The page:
On Friday, December 19, President-Elect Obama made his fifteenth and final appointment to the cabinet. In a move that was cheered by the AFL-CIO and greeted, predictably, with groans and whining from the business community, he chose Congresswoman Hilda Soils (D-CA) to be his Secretary of Labor.
While Obama has taken considerable flak from leftist intellectuals and the progressive wing of the Democratic party for many of his earlier cabinet choices—being accused of everything from “selling out” to Establishment interests to being inordinately “cautious” (after hammering us with his Time for Change campaign theme)—his choice for Labor Secretary has to be seen as a bold and decisive move.
Of course, it’s impossible to say in advance how any political appointee will perform in office. But based on what we know of Ms. Soils’ personal background and what can be ascertained from her voting record and history of social activism, she could very well turn out to be exactly what the doctored ordered—providing the doctor ordered a dramatic shift in how America views its “working class.”
Soils is not only the daughter of poor Latin American immigrants, she could very well be the first Labor Secretary in history who has firsthand knowledge of what it actually means to “work” for a living. Her father, a Mexican, was a shop steward with the IBT (International Brotherhood of Teamsters), in Mexico, and her mother, a Nicaraguan, was a former assembly line worker.
Compare Solis’ credentials to those of the well-bred, exquisitely polished “silver spoon” crowd who typically get appointed to cabinet posts, and you can understand why organized labor and workers groups everywhere are thrilled at her appointment.
Instead of a well-meaning blue-blood doing his or her noblisse oblige number—or one of those cookie-cutter, professional bureaucrats who bounce from one administrative job to another, upwards, always upwards—America’s workers will finally have “one of their own” calling the shots.
To fully appreciate the change Solis represents, all one need do is contrast her to Elaine Chao, the Secretary of Labor she’s replacing. Besides being an anti-union conservative (she’s a Heritage Foundation fellow) who not only did nothing to advance the labor movement, but assisted corporations in neutralizing unions, Chao stands as a perfect example of those wildly ambitious, recycled bureaucrats who so thoroughly exemplify Washington.
A product of expensive Eastern colleges and an accomplished self-promoter, Chao ran the Peace Corps, the United Way and, previously, was Deputy Secretary of Transportation, before George Bush appointed her as Secretary of Labor. As a proven Washington insider and survivor, Chao is obviously a silky smooth politician and buck-passer. She is currently the second wife of Kentucky’s Mitch McConnell, the Senate Minority Leader.
This is not to suggest that Hilda Solis is a peasant. Far from it. Indeed, she brings more than adequate academic and administrative creds to the job, with degrees from Cal Poly and USC and a considerable reputation for diligence and leadership skills. She was instrumental in drumming up House support for the EFCA (Employee Free Choice Act). I’m familiar with her record. Her congressional district, California’s 32nd, happens to be right down the road from my own.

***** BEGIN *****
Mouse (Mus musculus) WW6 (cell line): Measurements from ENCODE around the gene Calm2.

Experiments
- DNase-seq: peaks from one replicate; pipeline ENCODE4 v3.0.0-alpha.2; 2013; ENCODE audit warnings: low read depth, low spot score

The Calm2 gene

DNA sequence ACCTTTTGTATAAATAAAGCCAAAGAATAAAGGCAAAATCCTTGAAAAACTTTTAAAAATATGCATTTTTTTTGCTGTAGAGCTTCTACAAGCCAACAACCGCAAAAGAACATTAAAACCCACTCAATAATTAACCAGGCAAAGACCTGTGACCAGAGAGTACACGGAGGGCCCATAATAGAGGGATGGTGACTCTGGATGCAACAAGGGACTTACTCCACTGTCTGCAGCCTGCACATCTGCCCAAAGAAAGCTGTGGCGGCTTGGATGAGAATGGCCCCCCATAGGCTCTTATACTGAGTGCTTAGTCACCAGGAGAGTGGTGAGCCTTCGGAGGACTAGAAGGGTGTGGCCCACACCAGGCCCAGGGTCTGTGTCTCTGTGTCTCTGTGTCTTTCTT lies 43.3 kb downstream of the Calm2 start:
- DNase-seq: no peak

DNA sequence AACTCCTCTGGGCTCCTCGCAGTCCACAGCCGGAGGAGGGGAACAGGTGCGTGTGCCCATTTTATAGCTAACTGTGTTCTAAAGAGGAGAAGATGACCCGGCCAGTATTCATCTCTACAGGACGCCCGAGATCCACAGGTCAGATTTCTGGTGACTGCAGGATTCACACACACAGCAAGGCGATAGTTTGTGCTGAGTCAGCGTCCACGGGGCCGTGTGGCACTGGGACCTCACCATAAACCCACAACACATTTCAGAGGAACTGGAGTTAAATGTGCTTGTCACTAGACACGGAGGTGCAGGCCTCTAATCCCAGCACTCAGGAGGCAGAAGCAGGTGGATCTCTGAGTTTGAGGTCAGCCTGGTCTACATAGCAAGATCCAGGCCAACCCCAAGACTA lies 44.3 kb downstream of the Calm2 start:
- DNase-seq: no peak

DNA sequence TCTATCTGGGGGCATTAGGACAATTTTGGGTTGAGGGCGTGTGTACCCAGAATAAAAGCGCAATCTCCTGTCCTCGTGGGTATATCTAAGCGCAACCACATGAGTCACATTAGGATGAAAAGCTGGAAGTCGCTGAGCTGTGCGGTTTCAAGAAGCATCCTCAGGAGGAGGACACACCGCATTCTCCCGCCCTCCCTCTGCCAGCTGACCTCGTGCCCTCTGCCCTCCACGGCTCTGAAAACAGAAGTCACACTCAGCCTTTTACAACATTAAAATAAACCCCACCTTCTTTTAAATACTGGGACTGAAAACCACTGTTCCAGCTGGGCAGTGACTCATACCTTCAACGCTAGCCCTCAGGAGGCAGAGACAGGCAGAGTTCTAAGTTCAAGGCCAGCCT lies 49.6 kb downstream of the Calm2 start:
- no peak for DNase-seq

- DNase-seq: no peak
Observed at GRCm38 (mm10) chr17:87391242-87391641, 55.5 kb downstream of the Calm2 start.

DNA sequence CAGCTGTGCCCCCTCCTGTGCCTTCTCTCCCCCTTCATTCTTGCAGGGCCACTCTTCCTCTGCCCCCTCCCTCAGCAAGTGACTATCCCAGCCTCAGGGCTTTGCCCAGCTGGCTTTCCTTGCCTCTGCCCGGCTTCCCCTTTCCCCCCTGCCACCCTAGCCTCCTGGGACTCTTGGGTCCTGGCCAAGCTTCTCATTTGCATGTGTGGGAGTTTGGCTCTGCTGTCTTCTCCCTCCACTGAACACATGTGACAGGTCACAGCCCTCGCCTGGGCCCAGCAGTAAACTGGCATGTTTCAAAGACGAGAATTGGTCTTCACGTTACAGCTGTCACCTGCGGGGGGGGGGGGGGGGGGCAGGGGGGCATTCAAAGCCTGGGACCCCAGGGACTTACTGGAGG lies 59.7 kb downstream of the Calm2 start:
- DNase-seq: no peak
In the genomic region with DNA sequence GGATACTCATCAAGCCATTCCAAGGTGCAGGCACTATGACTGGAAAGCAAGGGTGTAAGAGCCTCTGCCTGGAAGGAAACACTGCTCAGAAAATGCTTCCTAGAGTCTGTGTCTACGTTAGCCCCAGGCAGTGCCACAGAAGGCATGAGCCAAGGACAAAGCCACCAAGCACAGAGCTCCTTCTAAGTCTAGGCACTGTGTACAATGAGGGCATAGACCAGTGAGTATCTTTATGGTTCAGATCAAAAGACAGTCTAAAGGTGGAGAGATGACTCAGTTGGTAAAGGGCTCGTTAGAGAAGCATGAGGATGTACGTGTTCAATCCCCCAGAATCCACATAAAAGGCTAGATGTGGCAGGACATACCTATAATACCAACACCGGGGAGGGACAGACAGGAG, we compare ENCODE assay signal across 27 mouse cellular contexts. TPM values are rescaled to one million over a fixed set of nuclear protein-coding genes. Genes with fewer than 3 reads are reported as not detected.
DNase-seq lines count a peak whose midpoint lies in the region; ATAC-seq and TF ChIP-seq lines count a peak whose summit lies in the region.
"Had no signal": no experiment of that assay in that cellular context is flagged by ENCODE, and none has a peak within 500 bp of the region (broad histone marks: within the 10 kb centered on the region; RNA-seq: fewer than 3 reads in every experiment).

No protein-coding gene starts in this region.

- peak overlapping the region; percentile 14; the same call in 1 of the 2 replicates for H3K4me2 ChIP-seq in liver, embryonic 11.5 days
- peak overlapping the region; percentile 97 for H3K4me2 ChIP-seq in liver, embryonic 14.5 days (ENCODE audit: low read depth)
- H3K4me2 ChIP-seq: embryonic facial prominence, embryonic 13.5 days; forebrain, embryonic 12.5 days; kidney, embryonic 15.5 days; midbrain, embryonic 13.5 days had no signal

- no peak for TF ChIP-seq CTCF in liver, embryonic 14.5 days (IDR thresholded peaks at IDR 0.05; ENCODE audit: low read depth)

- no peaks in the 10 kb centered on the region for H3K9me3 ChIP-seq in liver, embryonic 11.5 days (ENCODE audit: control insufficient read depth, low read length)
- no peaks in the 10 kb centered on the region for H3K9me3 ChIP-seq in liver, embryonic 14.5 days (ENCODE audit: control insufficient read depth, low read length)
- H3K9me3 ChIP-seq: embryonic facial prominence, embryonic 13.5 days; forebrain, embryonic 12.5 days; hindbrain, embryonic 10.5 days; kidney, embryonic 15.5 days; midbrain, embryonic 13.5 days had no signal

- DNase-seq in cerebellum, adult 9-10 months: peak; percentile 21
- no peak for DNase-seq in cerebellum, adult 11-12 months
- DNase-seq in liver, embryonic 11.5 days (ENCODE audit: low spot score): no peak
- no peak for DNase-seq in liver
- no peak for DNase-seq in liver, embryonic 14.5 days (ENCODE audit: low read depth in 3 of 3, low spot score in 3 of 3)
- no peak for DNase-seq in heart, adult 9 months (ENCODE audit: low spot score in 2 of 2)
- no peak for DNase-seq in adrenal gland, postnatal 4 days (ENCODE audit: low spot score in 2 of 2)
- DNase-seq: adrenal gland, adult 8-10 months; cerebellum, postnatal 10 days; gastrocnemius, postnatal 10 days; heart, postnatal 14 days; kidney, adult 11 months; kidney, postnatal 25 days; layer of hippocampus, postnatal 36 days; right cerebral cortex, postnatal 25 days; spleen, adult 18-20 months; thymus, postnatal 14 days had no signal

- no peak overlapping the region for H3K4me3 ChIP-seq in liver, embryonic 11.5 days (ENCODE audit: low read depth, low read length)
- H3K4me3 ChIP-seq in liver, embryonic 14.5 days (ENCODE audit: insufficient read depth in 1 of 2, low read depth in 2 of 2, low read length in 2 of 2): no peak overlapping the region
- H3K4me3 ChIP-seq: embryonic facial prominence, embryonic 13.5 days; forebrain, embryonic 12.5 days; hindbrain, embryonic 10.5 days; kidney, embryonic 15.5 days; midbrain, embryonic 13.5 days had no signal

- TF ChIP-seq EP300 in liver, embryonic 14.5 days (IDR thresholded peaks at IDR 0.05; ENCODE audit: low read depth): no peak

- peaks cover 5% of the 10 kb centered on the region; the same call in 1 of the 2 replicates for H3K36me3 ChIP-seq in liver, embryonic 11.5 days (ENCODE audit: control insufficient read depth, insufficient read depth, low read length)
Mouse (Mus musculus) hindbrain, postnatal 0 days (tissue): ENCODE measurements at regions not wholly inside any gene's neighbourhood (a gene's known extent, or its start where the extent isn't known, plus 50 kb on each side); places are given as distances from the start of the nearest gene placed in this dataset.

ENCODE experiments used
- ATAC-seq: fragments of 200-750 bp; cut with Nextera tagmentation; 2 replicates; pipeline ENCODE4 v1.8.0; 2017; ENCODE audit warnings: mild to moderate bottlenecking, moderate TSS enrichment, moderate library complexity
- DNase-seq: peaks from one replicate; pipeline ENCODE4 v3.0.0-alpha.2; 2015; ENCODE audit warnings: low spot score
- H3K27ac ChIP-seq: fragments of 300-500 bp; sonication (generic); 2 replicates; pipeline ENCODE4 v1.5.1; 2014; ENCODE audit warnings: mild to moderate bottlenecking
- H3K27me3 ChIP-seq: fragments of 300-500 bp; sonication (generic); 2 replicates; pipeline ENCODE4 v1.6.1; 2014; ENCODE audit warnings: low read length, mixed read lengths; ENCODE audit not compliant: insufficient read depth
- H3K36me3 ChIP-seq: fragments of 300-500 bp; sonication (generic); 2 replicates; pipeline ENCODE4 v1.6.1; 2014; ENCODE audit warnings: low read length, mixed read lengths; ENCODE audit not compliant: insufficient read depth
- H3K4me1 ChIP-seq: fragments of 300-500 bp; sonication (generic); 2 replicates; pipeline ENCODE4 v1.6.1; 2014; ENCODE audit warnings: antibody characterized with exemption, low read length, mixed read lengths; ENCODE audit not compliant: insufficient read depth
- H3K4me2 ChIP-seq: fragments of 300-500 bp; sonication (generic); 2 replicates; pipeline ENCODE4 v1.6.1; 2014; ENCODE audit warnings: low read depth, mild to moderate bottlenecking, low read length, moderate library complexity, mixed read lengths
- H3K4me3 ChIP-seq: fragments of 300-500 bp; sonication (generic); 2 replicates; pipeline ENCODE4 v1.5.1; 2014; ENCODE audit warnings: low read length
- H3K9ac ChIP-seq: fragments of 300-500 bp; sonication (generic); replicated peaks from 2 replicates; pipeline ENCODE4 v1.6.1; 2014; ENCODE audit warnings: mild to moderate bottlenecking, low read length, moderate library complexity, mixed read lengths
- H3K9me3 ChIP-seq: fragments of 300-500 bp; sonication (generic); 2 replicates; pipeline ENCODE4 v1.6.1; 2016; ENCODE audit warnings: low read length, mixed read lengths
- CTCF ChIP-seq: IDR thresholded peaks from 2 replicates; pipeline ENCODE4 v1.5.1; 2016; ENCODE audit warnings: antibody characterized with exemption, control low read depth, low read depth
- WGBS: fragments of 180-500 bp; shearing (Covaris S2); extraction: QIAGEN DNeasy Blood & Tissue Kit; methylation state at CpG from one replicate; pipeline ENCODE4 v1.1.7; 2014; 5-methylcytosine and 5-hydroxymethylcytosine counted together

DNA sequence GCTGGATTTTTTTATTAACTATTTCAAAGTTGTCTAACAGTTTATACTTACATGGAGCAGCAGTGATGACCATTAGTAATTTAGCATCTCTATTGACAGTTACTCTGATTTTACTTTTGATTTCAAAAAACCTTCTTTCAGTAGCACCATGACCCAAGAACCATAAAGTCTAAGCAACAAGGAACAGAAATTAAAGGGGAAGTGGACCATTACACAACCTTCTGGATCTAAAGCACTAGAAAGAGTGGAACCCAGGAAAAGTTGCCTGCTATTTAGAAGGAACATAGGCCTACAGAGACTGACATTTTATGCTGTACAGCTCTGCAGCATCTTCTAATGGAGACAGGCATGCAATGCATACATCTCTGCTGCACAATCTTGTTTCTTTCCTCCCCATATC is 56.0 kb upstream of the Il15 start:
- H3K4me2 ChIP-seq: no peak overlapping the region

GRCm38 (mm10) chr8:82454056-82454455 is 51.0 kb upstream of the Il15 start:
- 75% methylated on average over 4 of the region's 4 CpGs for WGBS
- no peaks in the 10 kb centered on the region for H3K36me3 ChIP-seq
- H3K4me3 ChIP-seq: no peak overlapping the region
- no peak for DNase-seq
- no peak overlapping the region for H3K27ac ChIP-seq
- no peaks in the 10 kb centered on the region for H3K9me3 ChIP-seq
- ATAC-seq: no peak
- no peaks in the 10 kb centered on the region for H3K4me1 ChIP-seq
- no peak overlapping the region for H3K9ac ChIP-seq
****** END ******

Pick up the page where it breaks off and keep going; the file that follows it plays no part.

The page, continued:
Of course, as with any other cabinet appointee, the proof will be in the pudding. Her tenure as Labor Secretary will be judged not on her family background or past voting record, but on how well she performs in office. And in this regard, there are three ways—and only three—in which it can play out.
First, she could turn out to be a “traitor,” one of those sharp-eyed bureaucrats who come to Washington with an activist pedigree and long list of noble items on their agenda, only to succumb to Establishment pressure and D.C. glamour, and subsequently sell out the very constituency they were supposed to represent. Granted, the chances of this happening with Solis are slim. But it’s not outside the realm.
Second, she could hit the deck running, full of institutional piss and vinegar, throw herself into every major pro-labor enterprise she’s ever dreamed of fulfilling while simultaneously rejecting all the temptations in her path . . . and still fail utterly.
She could fail because she didn’t have Obama’s support, because she didn’t have Congress’ support, or because, hardworking and resourceful as she is, she didn’t possess the leadership skills to pull it off. The Department of Labor has close to 17,000 employees and a budget of close to $70 billion. It’s going to take an inspirational leader to have an impact.
And third, she could succeed. She put the DOL on track. After all, Obama didn’t appoint her not knowing her background or being unfamiliar with her list of priorities. And, according to congressional observers, she has a wonderful working relationship with House Speaker Nancy Pelosi. With the stars in alignment, this could be a turning point for labor.
At the very least it will mean new, energized appointments to the NLRB (National Labor Relations Board), a Labor Secretary with the whiskers to push passage of the EFCA, and a White House that has the confidence and blessings of America’s organized labor movement. That’s not nothing. It’s going to be interesting
DAVID MACARAY, a Los Angeles playwright (“Borneo Bob,” “Larva Boy”) and writer, was a former labor union rep. He can be reached at firstname.lastname@example.org